Smoking is one of the most harmful habits a person can have.
It’s the leading cause of preventable death and disease in the country, as the Centers for Disease Control and Prevention reported that it amounts to nearly 480,000 deaths every year.
This habit harms just about every organ in the body, according to Smokefree.gov. It impacts the brain, mouth, heart and lungs by weakening the immune system which then increases your chance of illness, infection and cancer.
Thankfully, the body can repair itself almost instantly after quitting. If you’re a smoker who’s interested in breaking the habit, read on to find out how soon you’ll start reaping the benefits:
Short term benefits
1. After only 20 minutes of being smoke-free, your blood pressure and heart rate will return to normal levels, according to the American Heart Association. The ingredients in cigarettes cause both to spike, so breathing in fresh air will get them back to normal.
2. Once 12 hours of quitting has passed, the levels of carbon monoxide in your blood will decrease and reduce the chance of developing cardiovascular issues.
3. According to the Cleveland Clinic, smokers have a 70 percent higher chance of experiencing complications from coronary heart disease. Therefore, after 24 hours – or a whole day of being smoke-free – your risk of having a heart attack starts to decrease.
4. Once you’ve made it to your second day without smoking, your sense of smell and taste will begin to bounce back and you’ll soon find a whole new appreciation for flavors and scents.
5. Between one and nine months of quitting, the AHA says you will start coughing and losing your breath less, because your lungs will gradually clear out and make deep breathing easier.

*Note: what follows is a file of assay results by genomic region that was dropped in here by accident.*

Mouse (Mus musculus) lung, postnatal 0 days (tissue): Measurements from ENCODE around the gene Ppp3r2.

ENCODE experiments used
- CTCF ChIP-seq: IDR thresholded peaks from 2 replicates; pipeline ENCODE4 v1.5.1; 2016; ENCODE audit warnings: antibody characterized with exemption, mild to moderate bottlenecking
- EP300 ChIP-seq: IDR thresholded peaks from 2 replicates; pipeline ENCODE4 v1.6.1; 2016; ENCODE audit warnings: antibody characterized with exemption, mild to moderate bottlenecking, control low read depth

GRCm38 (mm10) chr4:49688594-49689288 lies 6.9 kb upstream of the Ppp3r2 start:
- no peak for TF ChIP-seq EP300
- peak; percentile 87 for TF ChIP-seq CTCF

Long term benefits
6. Reaching the milestone of being one year smoke-free is a huge deal, and with good reason. According to the American Lung Association, your risk of having a heart attack – that was once more than double that of a non-smokers – is now half.
7. Because carbon monoxide constricts the blood vessels in your body, being a smoker increases your risk of having a stroke. But within five to 15 years after quitting, your chance of experiencing a stroke is the same as a smoker’s.
8. Within this same time frame, your risk of developing mouth, throat or esophagus cancer is nearly half of a smoker’s chance.
9. According to the AHA, your risk of dying from lung cancer decreases by 50 percent, and your chance of developing larynx or pancreatic cancer is decreased. The possibility of developing any other major organ-related cancer becomes half that of a smoker.
10. Once you’ve reached the 15 year mark, your risk of experiencing coronary heart disease – the leading cause of death – is no longer greater than someone who doesn’t smoke. All of your major body functioning will restore completely, and you can pat yourself on the back for turning your life around and repairing your health.
Dealing with withdrawal
Remember: Even with so many positive benefits, your body is going to be confused when you quit – especially if you’ve been a smoker for a long time. Breaking an addiction to nicotine might cause your body to go through withdrawal, which can cause headaches, fatigue, dizziness, cravings, mood swings and more. Even though these symptoms may seem worse than smoking itself, it’s all a part of the healing process, according to Quit Smoking Community. Stay focused and reach out to your doctor for advice if you’re having a hard time dealing with the withdrawal.